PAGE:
Written by attorney Jason Scott Treguboff

Arizona’s Best Interests of the Child Standard

Arizona’s Best Interests of the Child Standard

Many individuals involved in custody disputes are concerned with how the court will make its determination of custody. They want to know how the court determines custody and what factors the court will consider when making its determination.

Best Interests of the Child.

When making a custody determination, Arizona courts determine custody based on what is in the best interests of the child. Arizona courts will consider all of the factors listed in A.R.S. § 25-403.

What Factors Does the Court Consider?

Some of the factors the court will consider are: (1) the wishes of the parents as to custody; (2) the wishes of the child as to the custodian; (3) the interaction and interrelationship of the child with the parents, siblings and any other person who may significantly affect the child's best interest; (4) the child's adjustment to home, school and community; (5) the mental and physical health of all individuals involved; (6) which parent is more likely to allow the child frequent and meaningful continuing contact with the other parent; (7) whether a parent has provided primary care of the child; (8) whether a parent has used coercion or duress to obtain a custody agreement; (9) whether either parent was convicted of an act of false reporting of child abuse or neglect; and (10) whether there has been domestic violence or child abuse.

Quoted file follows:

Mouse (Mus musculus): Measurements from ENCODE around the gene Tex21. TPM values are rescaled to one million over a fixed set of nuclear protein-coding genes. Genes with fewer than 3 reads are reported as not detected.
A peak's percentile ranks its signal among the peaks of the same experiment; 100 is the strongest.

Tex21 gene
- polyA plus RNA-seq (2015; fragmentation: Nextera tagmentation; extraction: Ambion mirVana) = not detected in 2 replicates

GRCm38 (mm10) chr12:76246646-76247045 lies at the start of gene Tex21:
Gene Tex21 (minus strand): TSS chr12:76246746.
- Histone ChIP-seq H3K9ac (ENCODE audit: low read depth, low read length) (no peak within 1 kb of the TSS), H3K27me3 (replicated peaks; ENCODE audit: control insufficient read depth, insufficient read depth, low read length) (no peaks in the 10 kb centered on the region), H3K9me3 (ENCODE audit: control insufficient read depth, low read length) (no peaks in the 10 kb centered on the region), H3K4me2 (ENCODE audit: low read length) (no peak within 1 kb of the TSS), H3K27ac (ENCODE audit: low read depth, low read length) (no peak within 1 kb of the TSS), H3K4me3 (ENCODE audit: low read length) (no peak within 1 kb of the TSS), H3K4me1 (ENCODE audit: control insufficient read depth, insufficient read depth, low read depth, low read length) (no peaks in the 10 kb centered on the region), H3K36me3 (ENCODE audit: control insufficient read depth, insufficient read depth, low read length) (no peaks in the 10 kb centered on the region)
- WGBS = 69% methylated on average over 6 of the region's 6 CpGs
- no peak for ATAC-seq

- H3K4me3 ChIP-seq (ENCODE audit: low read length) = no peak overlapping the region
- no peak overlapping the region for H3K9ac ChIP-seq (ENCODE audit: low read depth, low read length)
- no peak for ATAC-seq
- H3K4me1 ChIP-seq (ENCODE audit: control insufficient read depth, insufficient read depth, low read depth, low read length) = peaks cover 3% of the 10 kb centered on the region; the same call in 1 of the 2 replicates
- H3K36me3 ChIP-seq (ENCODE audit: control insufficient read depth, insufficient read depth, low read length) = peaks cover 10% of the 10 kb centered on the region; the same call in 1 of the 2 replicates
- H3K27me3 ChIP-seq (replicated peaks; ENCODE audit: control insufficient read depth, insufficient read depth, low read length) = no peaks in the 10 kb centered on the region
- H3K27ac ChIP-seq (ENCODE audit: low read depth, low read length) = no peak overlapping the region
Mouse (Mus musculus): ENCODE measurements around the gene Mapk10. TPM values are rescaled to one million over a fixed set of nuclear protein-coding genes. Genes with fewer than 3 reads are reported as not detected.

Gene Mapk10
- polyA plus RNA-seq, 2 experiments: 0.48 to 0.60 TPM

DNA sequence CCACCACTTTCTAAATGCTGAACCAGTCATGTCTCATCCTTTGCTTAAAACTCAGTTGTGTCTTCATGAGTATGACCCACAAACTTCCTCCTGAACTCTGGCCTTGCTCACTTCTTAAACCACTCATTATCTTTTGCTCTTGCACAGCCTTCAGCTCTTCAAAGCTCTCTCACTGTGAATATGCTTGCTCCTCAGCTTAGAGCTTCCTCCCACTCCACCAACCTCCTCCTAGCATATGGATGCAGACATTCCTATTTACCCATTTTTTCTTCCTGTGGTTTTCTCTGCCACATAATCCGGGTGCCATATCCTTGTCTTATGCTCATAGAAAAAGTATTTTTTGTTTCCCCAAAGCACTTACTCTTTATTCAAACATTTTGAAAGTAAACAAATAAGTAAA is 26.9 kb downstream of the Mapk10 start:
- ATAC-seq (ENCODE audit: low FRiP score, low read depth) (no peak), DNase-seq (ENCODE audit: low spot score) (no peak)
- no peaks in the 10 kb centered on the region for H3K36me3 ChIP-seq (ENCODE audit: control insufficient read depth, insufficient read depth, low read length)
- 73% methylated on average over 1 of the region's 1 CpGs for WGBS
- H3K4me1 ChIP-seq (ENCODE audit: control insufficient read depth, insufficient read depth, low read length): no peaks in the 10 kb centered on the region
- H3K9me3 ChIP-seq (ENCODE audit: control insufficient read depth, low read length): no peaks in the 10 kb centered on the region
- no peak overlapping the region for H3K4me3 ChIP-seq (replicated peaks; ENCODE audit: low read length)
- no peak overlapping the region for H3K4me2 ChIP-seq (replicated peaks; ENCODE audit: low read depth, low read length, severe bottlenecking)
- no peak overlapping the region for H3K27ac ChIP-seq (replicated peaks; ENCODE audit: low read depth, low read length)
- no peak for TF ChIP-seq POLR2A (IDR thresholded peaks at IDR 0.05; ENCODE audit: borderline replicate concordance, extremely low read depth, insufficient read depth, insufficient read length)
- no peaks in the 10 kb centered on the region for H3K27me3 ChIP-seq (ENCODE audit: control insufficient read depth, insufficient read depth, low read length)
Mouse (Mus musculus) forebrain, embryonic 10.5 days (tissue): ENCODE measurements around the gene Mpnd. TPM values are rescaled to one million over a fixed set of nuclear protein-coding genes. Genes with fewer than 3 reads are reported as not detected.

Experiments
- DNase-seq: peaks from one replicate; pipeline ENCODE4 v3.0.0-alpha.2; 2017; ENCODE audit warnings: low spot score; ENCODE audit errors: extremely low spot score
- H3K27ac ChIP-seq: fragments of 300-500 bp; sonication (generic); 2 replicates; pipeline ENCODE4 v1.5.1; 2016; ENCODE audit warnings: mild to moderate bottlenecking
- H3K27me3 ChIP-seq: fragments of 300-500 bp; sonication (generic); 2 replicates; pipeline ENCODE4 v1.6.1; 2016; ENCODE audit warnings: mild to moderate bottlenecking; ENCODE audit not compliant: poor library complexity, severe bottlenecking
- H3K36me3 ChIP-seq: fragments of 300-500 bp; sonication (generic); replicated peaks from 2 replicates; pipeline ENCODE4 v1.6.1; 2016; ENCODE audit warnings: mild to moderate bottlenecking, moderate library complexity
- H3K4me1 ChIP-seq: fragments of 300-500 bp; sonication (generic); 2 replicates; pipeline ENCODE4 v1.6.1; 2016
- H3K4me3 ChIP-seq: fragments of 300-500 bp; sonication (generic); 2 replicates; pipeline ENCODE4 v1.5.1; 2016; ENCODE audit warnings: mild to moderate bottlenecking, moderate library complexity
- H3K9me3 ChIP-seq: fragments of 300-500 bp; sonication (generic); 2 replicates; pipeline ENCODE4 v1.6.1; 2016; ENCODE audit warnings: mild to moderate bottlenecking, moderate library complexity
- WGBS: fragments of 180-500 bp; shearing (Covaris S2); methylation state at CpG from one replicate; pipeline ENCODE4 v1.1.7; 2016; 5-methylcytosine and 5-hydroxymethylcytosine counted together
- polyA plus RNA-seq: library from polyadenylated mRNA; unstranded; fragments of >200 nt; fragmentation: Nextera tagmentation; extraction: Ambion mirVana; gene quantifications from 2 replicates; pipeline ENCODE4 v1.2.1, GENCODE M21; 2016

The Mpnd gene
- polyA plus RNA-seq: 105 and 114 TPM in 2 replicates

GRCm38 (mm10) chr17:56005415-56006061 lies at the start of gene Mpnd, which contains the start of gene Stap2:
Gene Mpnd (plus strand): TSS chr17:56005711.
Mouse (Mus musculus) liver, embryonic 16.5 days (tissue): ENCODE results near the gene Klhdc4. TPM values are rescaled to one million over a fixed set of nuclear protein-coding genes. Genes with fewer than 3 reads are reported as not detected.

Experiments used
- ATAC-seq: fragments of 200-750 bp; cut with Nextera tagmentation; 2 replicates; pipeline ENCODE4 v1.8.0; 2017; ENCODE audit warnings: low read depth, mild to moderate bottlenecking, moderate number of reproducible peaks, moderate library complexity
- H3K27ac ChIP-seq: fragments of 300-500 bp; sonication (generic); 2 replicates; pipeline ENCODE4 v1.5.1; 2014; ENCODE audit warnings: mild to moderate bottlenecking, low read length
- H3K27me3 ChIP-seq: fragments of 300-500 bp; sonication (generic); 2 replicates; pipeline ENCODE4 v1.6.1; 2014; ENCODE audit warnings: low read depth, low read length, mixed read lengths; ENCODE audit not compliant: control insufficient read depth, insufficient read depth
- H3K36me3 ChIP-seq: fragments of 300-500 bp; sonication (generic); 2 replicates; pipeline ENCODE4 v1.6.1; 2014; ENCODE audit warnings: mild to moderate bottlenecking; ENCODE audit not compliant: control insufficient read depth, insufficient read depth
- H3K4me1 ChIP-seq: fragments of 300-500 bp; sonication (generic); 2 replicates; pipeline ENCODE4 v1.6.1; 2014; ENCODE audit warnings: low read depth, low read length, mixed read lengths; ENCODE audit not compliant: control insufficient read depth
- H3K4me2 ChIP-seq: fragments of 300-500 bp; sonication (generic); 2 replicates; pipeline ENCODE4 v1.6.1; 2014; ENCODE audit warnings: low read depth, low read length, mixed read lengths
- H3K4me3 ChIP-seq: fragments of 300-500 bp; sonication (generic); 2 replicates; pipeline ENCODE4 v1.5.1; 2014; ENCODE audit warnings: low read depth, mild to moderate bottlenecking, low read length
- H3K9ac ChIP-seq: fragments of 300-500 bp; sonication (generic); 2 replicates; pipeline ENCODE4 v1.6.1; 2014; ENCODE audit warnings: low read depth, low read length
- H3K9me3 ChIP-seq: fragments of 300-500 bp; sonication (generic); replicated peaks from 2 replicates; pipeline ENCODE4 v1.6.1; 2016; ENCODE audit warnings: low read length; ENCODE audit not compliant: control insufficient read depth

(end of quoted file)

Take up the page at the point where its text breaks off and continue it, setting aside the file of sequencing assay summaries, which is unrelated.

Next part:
Custody and Parenting Time When Domestic Violence is Involved.

Arizona courts are prohibited from awarding joint custody if there is a finding of significant domestic violence between the parties (A.R.S. § 25-403.03). The court will consider the safety and well being of the child and the victim of the domestic violence and the perpetrator’s history of causing domestic violence.

Once the court makes a finding that one parent has committed an act of domestic violence against the other parent, there is a rebuttable presumption that an award of custody to the parent committing the domestic in not in the child’s best interest. This means that the parent committing the domestic violence must prove that an award of custody and parenting time will not endanger the child or significantly impair the child’s emotional development. Keep in mind that the presumption does not exist if both parents have committed and act of domestic violence.


A.R.S. § 25-403 governs the best interests of the child standard in Arizona. There is no presumption in favor of joint custody vs. sole custody. The court simply looks at the best interest factors to determine whether joint or sole custody is in the child’s best interest. Significant domestic violence between the parents, and certain criminal offenses may require the court to enter an award of sole custody in favor of the non-offending parent.

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